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Tuesday, September 1, 2009

Define “Playoffs” for Me

Stephanie Wei, over at Wei Under Par, wrote a post called "Why the FedEx Cup Really Stinks" that’s well worth a read. Her take on the playoffs is that they aren’t creating the drama they’re supposed to, and that Heath Slocum’s jump from 124 to 3 in the rankings proves that the Tour still hasn’t got it right. She also says “There should be more on the line to keep the pressure on the players and to make it more interesting for the fans.”

Now, knowing that just a couple of days ago I said “maybe the PGA got the points system right this year,” you might think I disagree with her… but I don’t. She’s right on all counts, but she makes an assumption that I think most of us fans make: We think that when the PGA talks about “playoffs,” they’re talking about the same thing we are.

They aren’t.

Steph begins by saying, “Few really understand how the FedEx Cup points system works,” and this is true… but not the way you might think. When she talks about playoffs, she talks about what the typical fan wants to see―closely-matched players, toe-to-toe, duking it out for the win. She talks about passion and desire; about pressure to play well in order to move on; about competition that keeps fans and players excited.

And at first glance, it appears the Tour has the same thing in mind. They have a commercial with Emmett Smith talking about those very things. And they have another commercial where Tour players talk about the Cup being worth more than majors, and Padraig Harrington saying that someday people will be concerned about how many FedEx Cups you’ve won…

What? Say that again? A FedEx Cup worth more than a major?

That’s just hype… and so are the playoffs. When the Tour says “playoffs,” it means “ratings and money machine.” In most playoffs, the top teams get a “bye.” I can hear the phone call to the Barclays Tournament office now: “Oh hi, folks. Just thought we’d let you know we made some changes to improve the playoffs. NONE of the Top 30 players will be showing up for your event, so you’ll have to do the best you can to sell tickets. Of course, we truly appreciate the millions of dollars you’re paying out to support the event and we're sure you’ll get your money’s worth.” How long do you think Barclays would continue to sponsor the event?

For the PGA Tour, the playoffs are an opportunity to guarantee that most of the top players will show up in four specific events. If the Tour thought they could cut all four fields to the top 30 without a riot among the other players, they probably would; this would allow them to cut the total purse a sponsor needed to put up without cutting the top prizes, thus making the playoffs an easier sell to corporate America. The last thing they want is the possibility that a top player may get knocked out, or that a relative unknown may take down a big name; that’s why you see so few Tour match play events.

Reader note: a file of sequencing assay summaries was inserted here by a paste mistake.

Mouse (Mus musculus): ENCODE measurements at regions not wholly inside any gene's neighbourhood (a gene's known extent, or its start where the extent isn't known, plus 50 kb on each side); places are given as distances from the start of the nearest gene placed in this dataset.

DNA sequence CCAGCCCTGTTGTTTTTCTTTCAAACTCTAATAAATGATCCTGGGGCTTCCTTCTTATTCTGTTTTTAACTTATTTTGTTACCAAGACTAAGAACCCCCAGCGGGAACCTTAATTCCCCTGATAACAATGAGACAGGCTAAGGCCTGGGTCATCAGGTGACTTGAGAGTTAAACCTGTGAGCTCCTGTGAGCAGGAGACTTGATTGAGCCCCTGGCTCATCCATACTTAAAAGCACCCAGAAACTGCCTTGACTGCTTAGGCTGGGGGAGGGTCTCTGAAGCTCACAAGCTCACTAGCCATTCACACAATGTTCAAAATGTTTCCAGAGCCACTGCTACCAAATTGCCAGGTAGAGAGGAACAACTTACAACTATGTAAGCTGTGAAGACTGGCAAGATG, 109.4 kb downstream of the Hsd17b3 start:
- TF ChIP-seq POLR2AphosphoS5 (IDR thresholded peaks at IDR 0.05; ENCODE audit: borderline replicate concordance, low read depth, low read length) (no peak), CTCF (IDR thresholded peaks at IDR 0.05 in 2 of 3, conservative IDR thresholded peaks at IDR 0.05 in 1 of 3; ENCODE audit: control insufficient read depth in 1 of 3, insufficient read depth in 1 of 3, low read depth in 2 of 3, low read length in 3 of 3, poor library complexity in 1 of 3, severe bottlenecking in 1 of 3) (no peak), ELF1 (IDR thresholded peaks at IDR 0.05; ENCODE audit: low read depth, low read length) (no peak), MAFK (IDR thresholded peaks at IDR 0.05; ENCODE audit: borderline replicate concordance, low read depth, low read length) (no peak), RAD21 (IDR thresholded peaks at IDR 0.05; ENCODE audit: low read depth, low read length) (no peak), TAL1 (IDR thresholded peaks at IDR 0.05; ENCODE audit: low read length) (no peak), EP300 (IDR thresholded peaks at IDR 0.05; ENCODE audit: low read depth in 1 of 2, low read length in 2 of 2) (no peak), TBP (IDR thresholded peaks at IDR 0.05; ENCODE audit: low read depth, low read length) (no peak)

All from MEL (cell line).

Of course, such things happen in true playoffs, so you have to provide the illusion that it may happen. Hence, we have a system that allows a Heath Slocum to become that most coveted of media darlings, the “Cinderella story.” Will Heath win the Cup? Probably not; as good a player as he is, he’s unlikely to keep up that level of play for three more weeks.

Oh, and something was lost amid the discussion of Heath’s rapid advance through the ranks. Ernie Els was 47 and Padraig Harrington 66 coming into this week; they now sit at 11 and 14, respectively. Heath Slocum may not be a big name, but Els and Harrington are; now they’re well inside the top 30. The same "volatility" that jumped Heath up in the rankings also allowed two big names to get back in it as well.

So, pardon the pun but here’s the score:
  • The name players at the top are still in the running.
  • Several big names who were well down in the rankings moved up into contention.
  • And a “Cinderella” emerged, making it appear that one of the rank-and-file has a legitimate chance to win.
On the whole, I’d bet the Tour, the sponsors, and the media are very happy with the “playoff” system so far. It all depends on how you define “playoffs.”

1 comment:

  1. The word "playoffs" was an unfortunate word that got tossed out early in the planning stages of this race for $10 million. You're right, the term doesn't fit - but the media didn't have a better word for it either - and didn't try very hard to come up with anything.
    - now they're stuck with it.

    The original idea was to be similar to the NASCAR series, which isn't a "playoff" either.

    What this really is is a late season series of tournaments with big dollar purses to get the top names on the course after the PGA and before the Ryder and Presidents Cups. Fed Ex gets a lot of advertising - TV gets 4 more weeks of good weather golf with the big names before the football season completely takes over and the baseball playoffs begin - and the players have a shot at some very big paychecks.

    It's not really a big mystery. The bottom of the points list has a small chance of moving on to the next week - but unless something huge happens - like a Heath Slocum getting back in the winner's circle - there really isn't a lot of significant moving from bottom to top. Not a lot of attention gets paid to them anyway.

    If Tiger doesn't win - the media whines, conveniently forgetting that this is how sports work. If Tiger does win, the media whines about the points system and how this isn't really a playoff system.

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